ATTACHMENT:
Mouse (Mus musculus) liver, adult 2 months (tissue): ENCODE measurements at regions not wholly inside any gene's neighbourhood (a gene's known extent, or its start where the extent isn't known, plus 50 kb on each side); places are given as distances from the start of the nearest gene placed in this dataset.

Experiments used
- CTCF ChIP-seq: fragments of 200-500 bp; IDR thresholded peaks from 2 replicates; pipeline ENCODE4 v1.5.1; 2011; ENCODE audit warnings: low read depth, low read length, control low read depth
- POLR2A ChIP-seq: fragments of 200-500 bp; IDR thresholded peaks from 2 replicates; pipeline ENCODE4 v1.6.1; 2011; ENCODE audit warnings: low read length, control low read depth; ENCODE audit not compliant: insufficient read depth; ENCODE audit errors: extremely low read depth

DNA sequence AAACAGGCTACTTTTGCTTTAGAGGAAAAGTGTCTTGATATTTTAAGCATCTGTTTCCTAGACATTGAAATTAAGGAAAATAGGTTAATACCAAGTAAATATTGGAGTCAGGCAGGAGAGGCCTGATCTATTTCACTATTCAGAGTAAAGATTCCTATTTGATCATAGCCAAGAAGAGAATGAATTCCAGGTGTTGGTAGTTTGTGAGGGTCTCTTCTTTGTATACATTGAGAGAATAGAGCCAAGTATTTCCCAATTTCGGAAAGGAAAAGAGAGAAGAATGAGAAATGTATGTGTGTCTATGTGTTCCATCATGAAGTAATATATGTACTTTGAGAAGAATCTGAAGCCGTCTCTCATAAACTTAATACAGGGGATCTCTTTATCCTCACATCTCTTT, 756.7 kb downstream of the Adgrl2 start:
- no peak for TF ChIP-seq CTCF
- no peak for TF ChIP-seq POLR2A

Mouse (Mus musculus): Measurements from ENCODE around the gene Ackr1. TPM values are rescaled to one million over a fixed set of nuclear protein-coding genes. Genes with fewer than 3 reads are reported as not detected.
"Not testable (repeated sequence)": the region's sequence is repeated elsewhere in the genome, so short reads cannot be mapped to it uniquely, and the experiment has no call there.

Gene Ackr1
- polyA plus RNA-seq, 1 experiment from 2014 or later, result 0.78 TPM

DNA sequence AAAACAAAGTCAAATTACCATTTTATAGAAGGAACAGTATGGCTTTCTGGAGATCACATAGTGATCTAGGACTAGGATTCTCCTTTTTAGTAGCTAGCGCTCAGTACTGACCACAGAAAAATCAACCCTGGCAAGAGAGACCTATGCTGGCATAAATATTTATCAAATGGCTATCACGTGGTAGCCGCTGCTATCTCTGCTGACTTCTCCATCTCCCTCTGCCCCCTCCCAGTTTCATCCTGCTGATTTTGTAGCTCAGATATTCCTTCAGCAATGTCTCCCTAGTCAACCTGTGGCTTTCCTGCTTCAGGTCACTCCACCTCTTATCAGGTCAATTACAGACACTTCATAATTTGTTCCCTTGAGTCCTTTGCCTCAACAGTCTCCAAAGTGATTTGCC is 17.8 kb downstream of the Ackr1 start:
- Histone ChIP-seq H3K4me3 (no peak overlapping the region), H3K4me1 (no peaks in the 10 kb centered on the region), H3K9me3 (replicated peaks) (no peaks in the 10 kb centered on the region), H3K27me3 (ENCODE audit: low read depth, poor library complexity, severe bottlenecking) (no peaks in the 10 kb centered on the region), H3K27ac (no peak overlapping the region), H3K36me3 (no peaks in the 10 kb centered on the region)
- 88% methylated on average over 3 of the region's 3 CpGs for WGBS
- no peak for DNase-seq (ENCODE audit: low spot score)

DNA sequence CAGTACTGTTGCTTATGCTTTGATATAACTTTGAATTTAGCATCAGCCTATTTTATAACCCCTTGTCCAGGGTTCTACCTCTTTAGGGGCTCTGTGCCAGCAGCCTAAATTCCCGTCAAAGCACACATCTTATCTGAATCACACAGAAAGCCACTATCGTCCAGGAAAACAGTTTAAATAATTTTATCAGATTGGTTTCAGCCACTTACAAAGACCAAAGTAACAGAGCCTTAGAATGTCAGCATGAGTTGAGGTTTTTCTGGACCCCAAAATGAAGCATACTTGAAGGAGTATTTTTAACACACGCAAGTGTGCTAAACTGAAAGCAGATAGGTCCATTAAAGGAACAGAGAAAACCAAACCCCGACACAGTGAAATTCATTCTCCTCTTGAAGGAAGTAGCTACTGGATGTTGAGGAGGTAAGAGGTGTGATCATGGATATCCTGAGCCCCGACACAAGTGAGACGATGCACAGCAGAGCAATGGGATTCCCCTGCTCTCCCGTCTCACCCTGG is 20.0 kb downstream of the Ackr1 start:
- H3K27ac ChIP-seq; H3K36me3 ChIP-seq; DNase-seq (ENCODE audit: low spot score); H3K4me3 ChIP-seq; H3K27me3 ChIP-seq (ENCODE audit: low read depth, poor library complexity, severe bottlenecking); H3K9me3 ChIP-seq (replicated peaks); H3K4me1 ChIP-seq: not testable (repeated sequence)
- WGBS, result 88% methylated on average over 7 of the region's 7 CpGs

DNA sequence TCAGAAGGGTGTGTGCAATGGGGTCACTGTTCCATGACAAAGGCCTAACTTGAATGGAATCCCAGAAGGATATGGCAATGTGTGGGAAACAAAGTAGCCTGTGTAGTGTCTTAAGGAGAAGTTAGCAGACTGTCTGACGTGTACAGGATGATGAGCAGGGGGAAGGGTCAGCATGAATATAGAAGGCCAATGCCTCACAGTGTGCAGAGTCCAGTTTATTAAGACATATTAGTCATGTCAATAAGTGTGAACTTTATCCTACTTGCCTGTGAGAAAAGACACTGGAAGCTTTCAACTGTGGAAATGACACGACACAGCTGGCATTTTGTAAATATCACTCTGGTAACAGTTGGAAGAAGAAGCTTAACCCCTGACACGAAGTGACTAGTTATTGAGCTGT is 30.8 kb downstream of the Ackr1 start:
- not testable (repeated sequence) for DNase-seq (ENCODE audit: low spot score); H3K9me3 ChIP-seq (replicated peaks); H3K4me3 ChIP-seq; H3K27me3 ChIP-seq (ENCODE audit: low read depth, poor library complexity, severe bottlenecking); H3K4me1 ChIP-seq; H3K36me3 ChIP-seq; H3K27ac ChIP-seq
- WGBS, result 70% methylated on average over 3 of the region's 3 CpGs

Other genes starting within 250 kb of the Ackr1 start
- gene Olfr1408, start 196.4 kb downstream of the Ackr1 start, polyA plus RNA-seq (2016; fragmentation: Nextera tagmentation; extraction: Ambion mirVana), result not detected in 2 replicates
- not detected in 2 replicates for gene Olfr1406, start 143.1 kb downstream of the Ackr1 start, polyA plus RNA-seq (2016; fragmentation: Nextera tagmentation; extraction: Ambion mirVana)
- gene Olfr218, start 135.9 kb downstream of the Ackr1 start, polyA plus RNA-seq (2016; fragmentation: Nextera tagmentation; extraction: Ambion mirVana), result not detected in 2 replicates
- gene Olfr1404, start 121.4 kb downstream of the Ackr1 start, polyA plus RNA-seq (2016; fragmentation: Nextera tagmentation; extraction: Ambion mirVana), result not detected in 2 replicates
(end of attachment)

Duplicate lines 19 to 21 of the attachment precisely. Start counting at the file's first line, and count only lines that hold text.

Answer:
DNA sequence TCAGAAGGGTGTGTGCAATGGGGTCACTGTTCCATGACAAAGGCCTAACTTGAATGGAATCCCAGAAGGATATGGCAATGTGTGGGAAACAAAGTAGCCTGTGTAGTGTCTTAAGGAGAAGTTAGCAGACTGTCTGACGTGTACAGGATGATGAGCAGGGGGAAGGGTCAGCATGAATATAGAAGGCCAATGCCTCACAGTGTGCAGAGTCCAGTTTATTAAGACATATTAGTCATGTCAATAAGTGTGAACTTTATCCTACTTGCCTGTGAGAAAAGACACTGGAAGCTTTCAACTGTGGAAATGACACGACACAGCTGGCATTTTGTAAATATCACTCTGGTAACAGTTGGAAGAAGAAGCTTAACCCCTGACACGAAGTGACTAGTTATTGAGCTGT is 30.8 kb downstream of the Ackr1 start:
- not testable (repeated sequence) for DNase-seq (ENCODE audit: low spot score); H3K9me3 ChIP-seq (replicated peaks); H3K4me3 ChIP-seq; H3K27me3 ChIP-seq (ENCODE audit: low read depth, poor library complexity, severe bottlenecking); H3K4me1 ChIP-seq; H3K36me3 ChIP-seq; H3K27ac ChIP-seq
- WGBS, result 70% methylated on average over 3 of the region's 3 CpGs